Getting Back on Track: Who Needs to Recover Algebra Credit After Ninth Grade?

Suzanne Taylor, AIR
Elaine Allensworth, University of Chicago
Valerie Michelman, University of Chicago
The Back on Track Study was designed to provide information for districts around the country faced with decisions about offering credit recovery course options.

The Back on Track study was designed to examine whether students who took an online Algebra I credit recovery course over the summer had different educational outcomes at the end of the course than students who took a face-to-face Algebra I credit recovery course.

This brief describes the characteristics of students who failed Algebra I in ninth grade in the large urban school district where the study took place, to better understand the population of students who are served by credit recovery courses.

Key Findings

The findings presented in this brief suggest that most students who needed Algebra I credit recovery after their ninth-grade year faced multiple academic challenges, on average, compared with students who passed Algebra I:

  • Students who failed Algebra I entered high school with greater preexisting math and reading deficits.
  • Students who failed Algebra I exhibited greater school disengagement warning signs during ninth grade in terms of attendance and discipline issues.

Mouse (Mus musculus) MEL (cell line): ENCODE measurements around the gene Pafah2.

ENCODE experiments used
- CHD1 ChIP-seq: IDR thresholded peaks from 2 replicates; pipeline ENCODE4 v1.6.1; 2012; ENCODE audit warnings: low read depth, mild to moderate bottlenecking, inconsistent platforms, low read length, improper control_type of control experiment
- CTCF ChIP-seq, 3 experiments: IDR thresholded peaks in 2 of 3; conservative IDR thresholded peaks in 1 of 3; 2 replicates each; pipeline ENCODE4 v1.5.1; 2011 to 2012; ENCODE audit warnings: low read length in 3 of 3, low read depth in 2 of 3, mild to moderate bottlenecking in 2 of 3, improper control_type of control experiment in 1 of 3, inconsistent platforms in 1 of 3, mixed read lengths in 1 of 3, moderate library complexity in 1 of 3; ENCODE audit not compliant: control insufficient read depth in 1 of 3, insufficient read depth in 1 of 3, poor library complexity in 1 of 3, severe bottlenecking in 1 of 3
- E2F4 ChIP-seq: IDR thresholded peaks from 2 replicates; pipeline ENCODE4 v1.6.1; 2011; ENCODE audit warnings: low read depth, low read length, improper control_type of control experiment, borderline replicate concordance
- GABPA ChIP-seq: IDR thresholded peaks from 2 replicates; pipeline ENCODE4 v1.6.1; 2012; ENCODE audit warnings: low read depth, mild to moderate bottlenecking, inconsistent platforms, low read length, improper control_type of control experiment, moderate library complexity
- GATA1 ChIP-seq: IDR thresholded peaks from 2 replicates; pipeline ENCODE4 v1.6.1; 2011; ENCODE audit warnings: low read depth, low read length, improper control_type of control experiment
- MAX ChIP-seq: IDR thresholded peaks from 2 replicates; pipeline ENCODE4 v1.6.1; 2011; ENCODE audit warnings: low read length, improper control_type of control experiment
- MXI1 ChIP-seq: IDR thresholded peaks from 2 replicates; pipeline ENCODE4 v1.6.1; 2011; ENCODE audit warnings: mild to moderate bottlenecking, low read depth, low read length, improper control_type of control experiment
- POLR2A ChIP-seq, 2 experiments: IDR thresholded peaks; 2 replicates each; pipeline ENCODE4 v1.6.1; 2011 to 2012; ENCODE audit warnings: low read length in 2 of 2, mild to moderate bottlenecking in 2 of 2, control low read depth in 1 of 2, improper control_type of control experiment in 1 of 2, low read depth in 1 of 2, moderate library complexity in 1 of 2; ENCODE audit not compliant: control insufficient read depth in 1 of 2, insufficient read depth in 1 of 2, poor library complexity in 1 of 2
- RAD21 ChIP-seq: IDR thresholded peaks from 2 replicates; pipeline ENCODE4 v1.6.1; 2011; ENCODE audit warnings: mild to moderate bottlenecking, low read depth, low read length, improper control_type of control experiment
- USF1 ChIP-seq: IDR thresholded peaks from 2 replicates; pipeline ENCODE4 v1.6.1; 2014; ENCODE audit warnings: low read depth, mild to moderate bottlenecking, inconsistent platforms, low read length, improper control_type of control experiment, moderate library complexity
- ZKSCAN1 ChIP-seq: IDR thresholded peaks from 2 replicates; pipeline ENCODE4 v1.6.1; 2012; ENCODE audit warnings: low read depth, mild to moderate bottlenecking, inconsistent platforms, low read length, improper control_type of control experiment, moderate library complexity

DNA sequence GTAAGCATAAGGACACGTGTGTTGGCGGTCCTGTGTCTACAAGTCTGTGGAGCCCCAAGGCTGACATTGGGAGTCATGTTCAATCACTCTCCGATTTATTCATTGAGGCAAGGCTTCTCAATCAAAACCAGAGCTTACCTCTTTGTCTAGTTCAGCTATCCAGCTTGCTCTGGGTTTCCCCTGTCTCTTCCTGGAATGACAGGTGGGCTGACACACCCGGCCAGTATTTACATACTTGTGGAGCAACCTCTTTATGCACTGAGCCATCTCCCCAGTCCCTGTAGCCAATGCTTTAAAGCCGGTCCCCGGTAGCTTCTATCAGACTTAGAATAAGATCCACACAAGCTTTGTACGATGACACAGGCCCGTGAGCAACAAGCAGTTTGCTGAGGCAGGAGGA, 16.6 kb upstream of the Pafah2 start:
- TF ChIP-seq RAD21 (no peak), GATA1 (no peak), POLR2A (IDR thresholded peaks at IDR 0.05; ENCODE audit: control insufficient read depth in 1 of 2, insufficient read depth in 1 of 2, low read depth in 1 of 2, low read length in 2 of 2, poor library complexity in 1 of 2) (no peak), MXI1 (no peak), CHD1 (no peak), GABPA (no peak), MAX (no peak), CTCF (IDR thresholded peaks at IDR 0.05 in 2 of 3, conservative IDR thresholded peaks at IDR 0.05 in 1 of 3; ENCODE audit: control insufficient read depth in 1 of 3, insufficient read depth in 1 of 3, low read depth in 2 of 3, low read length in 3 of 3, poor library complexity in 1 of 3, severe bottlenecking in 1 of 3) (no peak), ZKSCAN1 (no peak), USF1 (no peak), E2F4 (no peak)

• Students who failed Algebra I were much more likely to have failed multiple courses during ninth grade.


For most of these students, getting back on the track toward graduation requires more than just recovering the Algebra I credit they failed to receive in ninth grade. Student who fail algebra need substantial support to address the issues that interfere with their school attendance and help them recover credit in multiple subjects. As a result, interventions designed to get students back on track for graduation after failing algebra could be more successful if they address broader issues of student academic deficits and engagement in addition to specific shortcomings in algebra content knowledge.

Jordan Rickles
Principal Researcher
Jessica Heppen
President and CEO